The Regent Parrot (eastern subspecies) primarily inhabits floodplain woodlands consisting of River Red Gumand Black Box. Nearby open mallee woodland or shrubland also provide important habitat for this subspecies. They often occur in farmland, especially if the farmland supports remnant patches of woodland along roadsides or in paddocks. The subspecies seldom occurs in more extensively cleared areas.
Nests are most often located in River Red Gum, and occasionally in Black Box, usually within 16 m of permanent water, or sometimes actually standing in water. Nest trees are typically large (>150 cm diameter at breast height and approximately 30 m tall). Generally, about one-third of nests are in dead trees, but there is much variation between sites and between years. Many breeding colonies, assumed to be traditional nesting sites, are in areas that have become drowned as a result lock and weir construction on the Murray River, although it is likely that birds have continued to nest at these sites in trees that are now dead.
There is a positive association between the position of Regent Parrot nest sites and the presence of large nearby stands of mallee vegetation. The proximity of major nest sites to large stands of mallee (within 20 km, though usually 5 to 10 km) reflects the dependence of the Regent Parrot on mallee vegetation as a feeding habitat during the breeding season, when they make two to three return trips each day between breeding sites in River Red Gums and foraging sites in mallee woodland.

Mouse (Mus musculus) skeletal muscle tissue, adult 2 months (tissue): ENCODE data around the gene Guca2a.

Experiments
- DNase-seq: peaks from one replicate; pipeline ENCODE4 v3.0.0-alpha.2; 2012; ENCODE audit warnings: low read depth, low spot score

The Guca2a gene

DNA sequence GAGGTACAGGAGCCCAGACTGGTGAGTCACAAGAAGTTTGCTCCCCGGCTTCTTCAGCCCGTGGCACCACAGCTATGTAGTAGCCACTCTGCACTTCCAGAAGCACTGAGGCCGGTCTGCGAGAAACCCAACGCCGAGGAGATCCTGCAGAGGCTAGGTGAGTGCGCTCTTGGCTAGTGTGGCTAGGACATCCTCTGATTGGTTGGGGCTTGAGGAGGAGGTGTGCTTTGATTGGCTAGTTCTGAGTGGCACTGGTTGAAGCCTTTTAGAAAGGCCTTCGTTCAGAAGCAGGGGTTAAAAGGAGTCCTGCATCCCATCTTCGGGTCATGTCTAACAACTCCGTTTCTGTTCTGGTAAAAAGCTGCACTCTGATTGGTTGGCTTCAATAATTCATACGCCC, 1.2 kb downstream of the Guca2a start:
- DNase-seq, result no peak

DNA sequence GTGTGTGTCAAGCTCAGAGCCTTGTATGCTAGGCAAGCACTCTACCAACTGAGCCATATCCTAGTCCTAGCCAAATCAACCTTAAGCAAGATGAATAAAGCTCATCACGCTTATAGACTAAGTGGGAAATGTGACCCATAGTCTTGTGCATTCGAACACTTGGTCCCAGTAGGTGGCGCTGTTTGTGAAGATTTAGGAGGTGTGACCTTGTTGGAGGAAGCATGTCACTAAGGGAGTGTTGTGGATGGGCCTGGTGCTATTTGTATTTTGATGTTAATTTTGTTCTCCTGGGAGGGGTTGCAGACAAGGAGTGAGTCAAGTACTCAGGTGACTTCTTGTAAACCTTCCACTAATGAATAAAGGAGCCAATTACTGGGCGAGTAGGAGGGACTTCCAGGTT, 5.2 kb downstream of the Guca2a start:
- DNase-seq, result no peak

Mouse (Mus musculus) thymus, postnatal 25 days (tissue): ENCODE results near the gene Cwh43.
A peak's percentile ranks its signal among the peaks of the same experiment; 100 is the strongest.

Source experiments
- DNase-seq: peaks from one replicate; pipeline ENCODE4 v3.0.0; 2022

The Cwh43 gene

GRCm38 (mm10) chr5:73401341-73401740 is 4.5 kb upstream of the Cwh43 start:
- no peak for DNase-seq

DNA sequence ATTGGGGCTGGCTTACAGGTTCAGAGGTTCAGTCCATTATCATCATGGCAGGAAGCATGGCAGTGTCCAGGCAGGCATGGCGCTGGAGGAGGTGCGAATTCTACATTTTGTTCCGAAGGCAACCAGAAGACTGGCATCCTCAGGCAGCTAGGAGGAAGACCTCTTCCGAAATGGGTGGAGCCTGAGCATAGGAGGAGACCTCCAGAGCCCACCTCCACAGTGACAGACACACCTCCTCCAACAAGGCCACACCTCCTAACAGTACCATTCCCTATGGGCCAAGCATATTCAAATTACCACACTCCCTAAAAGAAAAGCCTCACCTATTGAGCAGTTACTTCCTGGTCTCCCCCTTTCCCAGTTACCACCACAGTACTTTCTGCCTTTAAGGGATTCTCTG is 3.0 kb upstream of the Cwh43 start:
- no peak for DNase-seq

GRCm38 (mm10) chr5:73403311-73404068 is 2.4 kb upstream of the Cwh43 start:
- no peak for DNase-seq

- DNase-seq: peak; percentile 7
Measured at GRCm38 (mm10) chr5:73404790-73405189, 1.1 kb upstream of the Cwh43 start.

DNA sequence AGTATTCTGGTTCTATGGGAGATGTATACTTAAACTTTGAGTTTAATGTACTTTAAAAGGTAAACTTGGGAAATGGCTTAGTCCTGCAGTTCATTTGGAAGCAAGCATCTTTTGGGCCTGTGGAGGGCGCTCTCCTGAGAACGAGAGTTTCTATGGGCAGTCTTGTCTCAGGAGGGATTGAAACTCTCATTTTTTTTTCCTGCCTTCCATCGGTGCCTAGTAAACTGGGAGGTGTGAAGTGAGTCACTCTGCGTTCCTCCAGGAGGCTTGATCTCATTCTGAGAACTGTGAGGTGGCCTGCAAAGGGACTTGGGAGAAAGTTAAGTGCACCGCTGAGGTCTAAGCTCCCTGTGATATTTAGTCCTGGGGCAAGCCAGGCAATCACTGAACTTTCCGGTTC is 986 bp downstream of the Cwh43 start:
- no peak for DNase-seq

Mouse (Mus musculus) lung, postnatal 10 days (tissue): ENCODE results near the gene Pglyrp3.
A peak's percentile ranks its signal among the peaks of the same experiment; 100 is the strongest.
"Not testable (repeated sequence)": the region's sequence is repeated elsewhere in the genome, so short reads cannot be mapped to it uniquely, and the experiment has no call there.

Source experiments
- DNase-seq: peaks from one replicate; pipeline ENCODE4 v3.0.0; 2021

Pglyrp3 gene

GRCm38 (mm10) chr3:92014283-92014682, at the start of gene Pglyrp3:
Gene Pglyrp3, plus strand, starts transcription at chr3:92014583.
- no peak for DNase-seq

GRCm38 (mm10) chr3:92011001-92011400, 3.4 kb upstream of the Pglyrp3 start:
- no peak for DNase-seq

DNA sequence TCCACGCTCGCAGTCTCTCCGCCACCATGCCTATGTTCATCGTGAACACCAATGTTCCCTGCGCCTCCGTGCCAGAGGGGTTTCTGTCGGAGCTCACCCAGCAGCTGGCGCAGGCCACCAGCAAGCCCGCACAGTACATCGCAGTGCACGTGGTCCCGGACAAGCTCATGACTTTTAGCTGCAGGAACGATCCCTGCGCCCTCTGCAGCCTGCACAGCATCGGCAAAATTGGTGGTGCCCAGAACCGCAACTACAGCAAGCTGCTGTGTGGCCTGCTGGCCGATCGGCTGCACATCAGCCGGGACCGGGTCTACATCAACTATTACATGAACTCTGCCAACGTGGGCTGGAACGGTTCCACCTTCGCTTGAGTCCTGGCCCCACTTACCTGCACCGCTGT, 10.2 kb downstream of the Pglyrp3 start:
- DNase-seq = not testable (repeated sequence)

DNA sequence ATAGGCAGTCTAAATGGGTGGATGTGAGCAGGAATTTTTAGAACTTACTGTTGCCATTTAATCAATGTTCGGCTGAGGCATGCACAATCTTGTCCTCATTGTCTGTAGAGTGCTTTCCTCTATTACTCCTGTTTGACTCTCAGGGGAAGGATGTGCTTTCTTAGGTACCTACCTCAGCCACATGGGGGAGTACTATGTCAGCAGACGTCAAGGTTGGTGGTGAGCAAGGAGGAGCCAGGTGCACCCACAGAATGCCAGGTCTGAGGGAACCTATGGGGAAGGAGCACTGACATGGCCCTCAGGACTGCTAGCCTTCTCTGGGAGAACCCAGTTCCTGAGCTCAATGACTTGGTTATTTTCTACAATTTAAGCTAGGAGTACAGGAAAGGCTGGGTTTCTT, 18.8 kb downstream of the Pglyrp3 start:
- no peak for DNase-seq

The Regent Parrot forages in large stands of mallee vegetation that often comprise a shrub and herb layer not found in smaller mallee remnants, and it may be the presence of this understorey rather than the mallee trees themselves that is of importance to Regent Parrots They also feed in woodlands supporting Belah, Buloke and Cypress-pine. They occasionally feed within degraded shrubland vegetation dominated by Slender-leaf Hopbush ( Dodonaea viscosa ssp angustissima) and/or Berrigan ( Eremophila longifolia), as well as in farmland and along roadsides. Numerous records have also been made of Regent Parrots feeding in open ground near remnant vegetation.
As the Regent Parrot relies on mallee woodland for its survival, it is associated with a number of other threatened species which also inhabit mallee habitats in southeastern Australia, such as the Malleefowl, Major Mitchell's Cockatoo, Black-eared Miner, Hooded Robin, Southern Scrub-robin, Chestnut Quail-thrush, Crested Bellbird, Striated Grasswren and Red-lored Whistler.
Food plants for cultivation
Regent parrots prefer to utilise traditional food sources in preference to cultivated crops such as almonds. Regent Parrots also provide important ecosystem services to the growers by foraging for unharvested almonds, particularly those remaining on the ground. The planting of “decoy” food sources for Regent Parrots can provide a source of food for other bird species that will also assist growers by controlling insect numbers.
A variety of native and cultivated crops that can be utilised in a decoy crop. In order to achieve the best outcome, a variety of tree, shrub and understorey plants should be used.
Rather that planting a scattering of these it is best to plant clumps of the same variety together. When flying over the area, these larger groups of plants will be more attractive to the birds than a scattering of plants amongst other species.